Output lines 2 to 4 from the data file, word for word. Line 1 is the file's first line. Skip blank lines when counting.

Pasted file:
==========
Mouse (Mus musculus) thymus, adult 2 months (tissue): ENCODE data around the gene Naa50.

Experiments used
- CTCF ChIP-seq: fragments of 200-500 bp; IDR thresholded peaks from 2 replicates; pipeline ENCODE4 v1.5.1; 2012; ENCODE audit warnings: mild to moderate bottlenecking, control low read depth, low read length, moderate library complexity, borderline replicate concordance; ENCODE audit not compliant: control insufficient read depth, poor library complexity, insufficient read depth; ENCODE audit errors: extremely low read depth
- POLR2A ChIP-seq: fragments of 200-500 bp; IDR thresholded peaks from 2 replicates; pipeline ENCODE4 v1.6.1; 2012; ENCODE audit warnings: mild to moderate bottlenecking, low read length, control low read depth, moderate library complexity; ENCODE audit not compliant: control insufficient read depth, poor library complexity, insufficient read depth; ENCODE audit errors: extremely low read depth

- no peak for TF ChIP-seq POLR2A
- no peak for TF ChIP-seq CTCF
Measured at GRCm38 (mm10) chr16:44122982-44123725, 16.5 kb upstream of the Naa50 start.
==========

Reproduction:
Experiments used
- CTCF ChIP-seq: fragments of 200-500 bp; IDR thresholded peaks from 2 replicates; pipeline ENCODE4 v1.5.1; 2012; ENCODE audit warnings: mild to moderate bottlenecking, control low read depth, low read length, moderate library complexity, borderline replicate concordance; ENCODE audit not compliant: control insufficient read depth, poor library complexity, insufficient read depth; ENCODE audit errors: extremely low read depth
- POLR2A ChIP-seq: fragments of 200-500 bp; IDR thresholded peaks from 2 replicates; pipeline ENCODE4 v1.6.1; 2012; ENCODE audit warnings: mild to moderate bottlenecking, low read length, control low read depth, moderate library complexity; ENCODE audit not compliant: control insufficient read depth, poor library complexity, insufficient read depth; ENCODE audit errors: extremely low read depth